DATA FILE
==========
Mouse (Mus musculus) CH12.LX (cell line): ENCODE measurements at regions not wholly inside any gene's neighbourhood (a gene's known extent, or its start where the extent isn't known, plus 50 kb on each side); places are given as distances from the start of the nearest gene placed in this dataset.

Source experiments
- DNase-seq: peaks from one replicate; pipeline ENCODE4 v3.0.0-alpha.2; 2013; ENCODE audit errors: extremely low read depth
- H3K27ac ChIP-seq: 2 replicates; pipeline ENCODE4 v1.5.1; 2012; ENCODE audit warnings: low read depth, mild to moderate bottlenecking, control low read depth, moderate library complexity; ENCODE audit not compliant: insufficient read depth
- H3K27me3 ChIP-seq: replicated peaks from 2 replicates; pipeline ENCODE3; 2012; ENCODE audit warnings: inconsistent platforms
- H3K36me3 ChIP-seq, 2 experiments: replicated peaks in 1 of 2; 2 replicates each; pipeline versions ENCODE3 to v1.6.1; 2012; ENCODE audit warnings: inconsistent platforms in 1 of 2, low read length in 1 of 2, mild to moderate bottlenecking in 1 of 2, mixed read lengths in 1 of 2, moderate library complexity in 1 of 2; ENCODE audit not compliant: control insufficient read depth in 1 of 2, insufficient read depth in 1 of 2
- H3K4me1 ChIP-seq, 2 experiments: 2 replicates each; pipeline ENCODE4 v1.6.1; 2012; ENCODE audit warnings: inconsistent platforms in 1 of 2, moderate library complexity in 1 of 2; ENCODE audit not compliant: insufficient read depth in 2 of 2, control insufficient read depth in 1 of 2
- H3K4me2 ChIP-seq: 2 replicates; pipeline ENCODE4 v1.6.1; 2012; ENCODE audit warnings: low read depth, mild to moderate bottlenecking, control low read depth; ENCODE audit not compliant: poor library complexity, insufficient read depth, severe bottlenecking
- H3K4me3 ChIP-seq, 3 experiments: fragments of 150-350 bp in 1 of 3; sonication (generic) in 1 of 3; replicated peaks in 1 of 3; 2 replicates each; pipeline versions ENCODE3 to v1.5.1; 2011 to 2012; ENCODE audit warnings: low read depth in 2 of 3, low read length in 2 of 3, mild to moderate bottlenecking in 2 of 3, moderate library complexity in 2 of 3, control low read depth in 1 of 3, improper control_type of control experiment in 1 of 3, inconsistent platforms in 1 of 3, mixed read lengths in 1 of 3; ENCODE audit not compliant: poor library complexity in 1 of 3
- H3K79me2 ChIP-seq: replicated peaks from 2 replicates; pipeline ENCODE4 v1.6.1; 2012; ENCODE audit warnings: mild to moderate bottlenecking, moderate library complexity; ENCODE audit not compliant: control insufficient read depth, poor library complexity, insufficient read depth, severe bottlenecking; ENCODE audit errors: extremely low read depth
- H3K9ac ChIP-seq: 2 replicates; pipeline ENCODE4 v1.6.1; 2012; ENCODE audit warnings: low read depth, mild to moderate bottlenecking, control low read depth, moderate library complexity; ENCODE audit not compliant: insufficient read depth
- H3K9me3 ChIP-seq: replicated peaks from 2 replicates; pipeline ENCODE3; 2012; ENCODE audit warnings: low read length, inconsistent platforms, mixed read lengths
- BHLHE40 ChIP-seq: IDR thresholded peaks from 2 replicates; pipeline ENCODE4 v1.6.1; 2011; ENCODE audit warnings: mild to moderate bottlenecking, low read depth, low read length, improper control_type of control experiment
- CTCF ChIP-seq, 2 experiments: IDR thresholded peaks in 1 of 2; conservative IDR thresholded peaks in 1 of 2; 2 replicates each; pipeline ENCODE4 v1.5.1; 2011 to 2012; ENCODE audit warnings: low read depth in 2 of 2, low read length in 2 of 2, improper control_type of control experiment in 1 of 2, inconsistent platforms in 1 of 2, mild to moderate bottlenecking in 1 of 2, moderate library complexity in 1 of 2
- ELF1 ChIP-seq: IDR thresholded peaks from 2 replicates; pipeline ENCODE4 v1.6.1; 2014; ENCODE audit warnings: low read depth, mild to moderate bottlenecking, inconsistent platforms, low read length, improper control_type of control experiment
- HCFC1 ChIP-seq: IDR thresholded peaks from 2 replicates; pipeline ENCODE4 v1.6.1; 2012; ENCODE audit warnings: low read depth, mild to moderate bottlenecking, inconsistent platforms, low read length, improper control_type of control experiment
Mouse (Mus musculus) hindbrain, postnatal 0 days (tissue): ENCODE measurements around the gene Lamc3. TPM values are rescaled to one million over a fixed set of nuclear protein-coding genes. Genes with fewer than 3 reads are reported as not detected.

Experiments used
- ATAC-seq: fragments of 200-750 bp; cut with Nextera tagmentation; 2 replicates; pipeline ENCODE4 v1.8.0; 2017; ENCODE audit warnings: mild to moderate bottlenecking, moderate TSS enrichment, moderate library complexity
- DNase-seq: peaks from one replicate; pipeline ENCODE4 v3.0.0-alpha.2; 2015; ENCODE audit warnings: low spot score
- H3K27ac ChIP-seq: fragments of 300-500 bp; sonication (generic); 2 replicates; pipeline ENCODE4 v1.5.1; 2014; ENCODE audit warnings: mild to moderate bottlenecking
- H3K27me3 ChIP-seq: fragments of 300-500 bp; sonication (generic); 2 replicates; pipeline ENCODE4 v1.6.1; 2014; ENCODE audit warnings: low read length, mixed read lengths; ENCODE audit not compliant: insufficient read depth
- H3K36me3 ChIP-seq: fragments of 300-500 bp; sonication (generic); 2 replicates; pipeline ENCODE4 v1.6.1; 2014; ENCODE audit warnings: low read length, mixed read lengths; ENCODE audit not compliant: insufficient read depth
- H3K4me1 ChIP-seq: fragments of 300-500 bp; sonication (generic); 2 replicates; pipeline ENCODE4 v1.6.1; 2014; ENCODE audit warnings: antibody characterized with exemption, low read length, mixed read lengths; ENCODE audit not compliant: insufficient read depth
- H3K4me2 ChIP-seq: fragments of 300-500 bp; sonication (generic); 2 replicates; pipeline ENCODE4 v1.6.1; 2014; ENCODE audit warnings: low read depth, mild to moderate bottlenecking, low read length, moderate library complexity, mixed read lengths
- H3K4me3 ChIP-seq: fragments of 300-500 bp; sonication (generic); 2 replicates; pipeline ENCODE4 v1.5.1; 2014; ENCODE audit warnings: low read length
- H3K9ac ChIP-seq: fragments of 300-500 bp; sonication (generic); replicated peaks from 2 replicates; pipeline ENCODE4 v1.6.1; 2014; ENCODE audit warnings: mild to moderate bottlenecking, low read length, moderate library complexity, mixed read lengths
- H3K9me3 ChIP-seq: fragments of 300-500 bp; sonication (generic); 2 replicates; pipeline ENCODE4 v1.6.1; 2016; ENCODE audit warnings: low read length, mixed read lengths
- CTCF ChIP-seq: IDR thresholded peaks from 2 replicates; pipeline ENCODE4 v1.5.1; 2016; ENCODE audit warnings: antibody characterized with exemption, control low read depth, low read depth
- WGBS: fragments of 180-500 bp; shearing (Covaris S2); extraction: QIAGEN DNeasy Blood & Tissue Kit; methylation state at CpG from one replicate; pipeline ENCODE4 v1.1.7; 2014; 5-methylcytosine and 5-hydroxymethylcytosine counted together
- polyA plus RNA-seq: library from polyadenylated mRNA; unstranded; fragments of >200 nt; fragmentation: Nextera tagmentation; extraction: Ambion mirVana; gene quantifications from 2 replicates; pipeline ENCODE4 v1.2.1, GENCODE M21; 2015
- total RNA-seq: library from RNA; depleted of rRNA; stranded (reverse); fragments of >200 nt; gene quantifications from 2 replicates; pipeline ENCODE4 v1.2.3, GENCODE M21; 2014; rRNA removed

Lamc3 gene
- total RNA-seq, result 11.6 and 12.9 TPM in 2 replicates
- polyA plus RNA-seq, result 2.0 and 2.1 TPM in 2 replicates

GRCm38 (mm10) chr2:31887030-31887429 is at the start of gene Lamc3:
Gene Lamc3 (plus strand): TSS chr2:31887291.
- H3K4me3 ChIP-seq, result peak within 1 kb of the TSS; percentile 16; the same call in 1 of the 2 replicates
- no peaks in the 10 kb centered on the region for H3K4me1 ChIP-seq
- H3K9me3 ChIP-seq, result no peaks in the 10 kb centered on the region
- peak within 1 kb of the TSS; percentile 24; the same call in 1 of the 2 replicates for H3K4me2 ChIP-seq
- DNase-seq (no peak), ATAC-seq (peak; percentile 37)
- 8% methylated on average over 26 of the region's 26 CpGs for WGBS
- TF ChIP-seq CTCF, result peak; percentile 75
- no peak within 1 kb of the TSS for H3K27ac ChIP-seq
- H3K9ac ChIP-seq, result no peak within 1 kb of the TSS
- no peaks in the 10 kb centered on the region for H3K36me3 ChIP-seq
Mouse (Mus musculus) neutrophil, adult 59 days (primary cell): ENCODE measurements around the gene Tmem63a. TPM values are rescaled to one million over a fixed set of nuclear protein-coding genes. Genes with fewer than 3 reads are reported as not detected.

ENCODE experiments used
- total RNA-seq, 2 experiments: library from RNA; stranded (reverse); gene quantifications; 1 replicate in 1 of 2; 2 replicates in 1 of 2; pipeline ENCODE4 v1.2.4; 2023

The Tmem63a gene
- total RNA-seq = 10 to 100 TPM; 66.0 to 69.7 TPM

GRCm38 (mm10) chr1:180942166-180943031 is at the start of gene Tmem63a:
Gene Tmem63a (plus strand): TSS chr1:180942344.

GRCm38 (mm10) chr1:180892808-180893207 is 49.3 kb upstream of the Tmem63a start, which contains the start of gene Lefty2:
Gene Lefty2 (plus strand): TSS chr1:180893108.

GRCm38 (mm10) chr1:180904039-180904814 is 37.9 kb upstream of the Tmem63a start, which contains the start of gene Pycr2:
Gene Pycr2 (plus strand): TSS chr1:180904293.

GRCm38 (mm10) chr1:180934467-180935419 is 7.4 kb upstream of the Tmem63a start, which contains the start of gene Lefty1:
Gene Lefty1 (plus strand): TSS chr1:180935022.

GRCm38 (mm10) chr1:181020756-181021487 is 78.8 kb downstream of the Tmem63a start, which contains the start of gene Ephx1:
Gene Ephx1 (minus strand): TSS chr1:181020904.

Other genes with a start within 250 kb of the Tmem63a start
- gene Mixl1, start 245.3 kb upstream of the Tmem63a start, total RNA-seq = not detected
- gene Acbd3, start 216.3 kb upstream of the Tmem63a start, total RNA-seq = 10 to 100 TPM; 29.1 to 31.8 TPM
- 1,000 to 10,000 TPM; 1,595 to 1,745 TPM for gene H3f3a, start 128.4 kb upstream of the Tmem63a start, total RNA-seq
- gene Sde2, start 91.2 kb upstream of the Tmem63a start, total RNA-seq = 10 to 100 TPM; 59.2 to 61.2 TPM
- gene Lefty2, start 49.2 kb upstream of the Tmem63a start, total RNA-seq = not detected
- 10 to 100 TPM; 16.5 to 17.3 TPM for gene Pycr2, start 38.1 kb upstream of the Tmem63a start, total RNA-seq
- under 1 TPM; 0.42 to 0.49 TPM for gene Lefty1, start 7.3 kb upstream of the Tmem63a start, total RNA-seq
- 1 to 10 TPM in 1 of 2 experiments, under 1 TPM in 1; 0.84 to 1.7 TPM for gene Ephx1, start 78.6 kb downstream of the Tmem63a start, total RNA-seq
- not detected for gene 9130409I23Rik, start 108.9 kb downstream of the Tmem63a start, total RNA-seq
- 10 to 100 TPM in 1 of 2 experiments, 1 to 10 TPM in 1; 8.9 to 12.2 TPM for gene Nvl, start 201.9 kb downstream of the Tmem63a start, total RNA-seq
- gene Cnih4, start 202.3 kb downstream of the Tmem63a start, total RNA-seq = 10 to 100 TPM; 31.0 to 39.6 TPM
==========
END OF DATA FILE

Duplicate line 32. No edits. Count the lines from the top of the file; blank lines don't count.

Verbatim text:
- total RNA-seq: library from RNA; depleted of rRNA; stranded (reverse); fragments of >200 nt; gene quantifications from 2 replicates; pipeline ENCODE4 v1.2.3, GENCODE M21; 2014; rRNA removed